Despite the difficulties brought on by the forceful Hurricane Irma, Cuba has begun the lengthy process of electing the delegates who will form the new administrative bodies of the government and the state, from municipal governments through to the nation’s highest governing bodies: the National Assembly and the State Council.
This process will begin to create functional institutional changes within the country and in doing so will gradually attract more and more international attention.
In the world at large, many are unaware and think that there is no democracy in Cuba, yet here on this Caribbean island the first phase of the general election process is in motion. It is a process that according to many should see a new generation of Cubans entering government. By all accounts the incumbent President Raúl Castro is decided in his intention to step down from office, as he has been overtly implying in announcements for several years.
Interest in the process will increase as the days go by, as the public watches to see whether the Cuban head of state will indeed hand over the presidency and if so who will take his place at the helm of the Cuban state and government.
At the moment the first steps are underway in Cuba’s unique election system to select the bodies that make up the basic foundations of the island’s system of government: the Municipal Assemblies of the People’s Power, or local governments. After the State Council called elections last June, logistical and organizational preparations began with the creation of Electoral Commissions at national and municipal levels.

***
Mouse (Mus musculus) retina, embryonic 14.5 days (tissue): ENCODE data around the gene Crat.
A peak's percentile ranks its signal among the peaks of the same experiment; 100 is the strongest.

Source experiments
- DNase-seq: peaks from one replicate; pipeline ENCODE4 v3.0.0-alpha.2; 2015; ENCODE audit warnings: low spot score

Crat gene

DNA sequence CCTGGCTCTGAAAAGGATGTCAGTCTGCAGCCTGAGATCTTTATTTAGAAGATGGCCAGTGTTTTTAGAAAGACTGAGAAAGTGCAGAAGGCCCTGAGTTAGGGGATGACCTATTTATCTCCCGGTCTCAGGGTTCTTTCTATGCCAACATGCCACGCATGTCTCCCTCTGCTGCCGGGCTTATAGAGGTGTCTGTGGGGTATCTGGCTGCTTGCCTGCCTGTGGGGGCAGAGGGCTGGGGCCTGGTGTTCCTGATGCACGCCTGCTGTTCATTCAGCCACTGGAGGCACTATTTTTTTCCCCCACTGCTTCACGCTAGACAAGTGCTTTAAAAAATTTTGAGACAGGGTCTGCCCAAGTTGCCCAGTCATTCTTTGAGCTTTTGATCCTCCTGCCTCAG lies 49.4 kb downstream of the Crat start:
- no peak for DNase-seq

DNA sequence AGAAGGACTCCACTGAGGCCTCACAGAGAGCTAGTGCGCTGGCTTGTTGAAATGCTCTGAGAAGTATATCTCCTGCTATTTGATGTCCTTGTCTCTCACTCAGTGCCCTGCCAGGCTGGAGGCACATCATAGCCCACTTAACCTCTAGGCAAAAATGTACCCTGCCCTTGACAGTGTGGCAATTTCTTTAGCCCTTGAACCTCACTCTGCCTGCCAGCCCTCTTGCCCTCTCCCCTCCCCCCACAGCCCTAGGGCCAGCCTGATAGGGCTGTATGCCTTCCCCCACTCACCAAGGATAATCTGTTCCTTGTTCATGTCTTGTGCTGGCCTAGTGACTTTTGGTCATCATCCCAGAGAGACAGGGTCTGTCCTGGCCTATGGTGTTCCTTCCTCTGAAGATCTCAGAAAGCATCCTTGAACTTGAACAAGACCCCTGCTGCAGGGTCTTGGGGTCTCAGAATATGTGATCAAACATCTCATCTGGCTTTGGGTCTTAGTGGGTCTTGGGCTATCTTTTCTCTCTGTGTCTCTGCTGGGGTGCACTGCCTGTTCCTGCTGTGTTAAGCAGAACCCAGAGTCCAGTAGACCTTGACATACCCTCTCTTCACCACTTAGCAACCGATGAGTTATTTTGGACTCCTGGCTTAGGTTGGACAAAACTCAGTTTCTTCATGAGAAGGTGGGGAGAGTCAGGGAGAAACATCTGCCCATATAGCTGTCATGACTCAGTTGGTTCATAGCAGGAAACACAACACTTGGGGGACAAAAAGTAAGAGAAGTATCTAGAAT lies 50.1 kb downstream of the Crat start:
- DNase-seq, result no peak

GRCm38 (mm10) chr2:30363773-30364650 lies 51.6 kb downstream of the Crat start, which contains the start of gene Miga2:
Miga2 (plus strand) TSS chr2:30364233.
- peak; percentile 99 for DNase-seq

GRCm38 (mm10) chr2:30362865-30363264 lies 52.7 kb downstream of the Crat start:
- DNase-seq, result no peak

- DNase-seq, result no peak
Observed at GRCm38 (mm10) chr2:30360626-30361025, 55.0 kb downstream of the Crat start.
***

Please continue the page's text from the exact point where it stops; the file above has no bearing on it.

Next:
Now in September the population will nominate the candidates who will stand to represent them, if elected, at municipal level, the most local level of government. These candidates are nominated by the citizens themselves, in person, at open public meetings where voting takes place by a show of hands among those attending.
Known as Delegados del Poder Popular (People’s Power Delegates) 12,515 of these representatives will be elected to office. There is no political campaigning. Candidates are simply nominated by their neighbours and their biographies are then posted visibly in public places. Those elected will hold office for two years.
It is useful to clarify here that the Cuban general election process is entirely funded from the state budget, so candidates receive no financial contributions from any person or organization.
By law such actions, if proven, constitute a crime committed by all those involved.
Up to eight candidates can stand, and each electoral district elects one. These delegates then form the Municipal Assembly, which has a subordinate administrative body known as the Administrative Council.